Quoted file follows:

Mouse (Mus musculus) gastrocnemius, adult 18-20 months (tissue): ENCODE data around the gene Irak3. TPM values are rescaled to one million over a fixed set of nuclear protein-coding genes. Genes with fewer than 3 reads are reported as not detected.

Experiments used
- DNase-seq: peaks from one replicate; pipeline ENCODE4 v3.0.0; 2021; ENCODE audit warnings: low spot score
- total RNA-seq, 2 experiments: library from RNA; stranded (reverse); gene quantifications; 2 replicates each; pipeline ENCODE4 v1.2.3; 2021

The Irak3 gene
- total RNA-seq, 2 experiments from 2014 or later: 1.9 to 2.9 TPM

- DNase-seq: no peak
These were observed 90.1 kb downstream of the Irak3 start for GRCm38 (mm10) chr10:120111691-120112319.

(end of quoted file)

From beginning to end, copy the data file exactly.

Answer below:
Mouse (Mus musculus) gastrocnemius, adult 18-20 months (tissue): ENCODE data around the gene Irak3. TPM values are rescaled to one million over a fixed set of nuclear protein-coding genes. Genes with fewer than 3 reads are reported as not detected.

Experiments used
- DNase-seq: peaks from one replicate; pipeline ENCODE4 v3.0.0; 2021; ENCODE audit warnings: low spot score
- total RNA-seq, 2 experiments: library from RNA; stranded (reverse); gene quantifications; 2 replicates each; pipeline ENCODE4 v1.2.3; 2021

The Irak3 gene
- total RNA-seq, 2 experiments from 2014 or later: 1.9 to 2.9 TPM

- DNase-seq: no peak
These were observed 90.1 kb downstream of the Irak3 start for GRCm38 (mm10) chr10:120111691-120112319.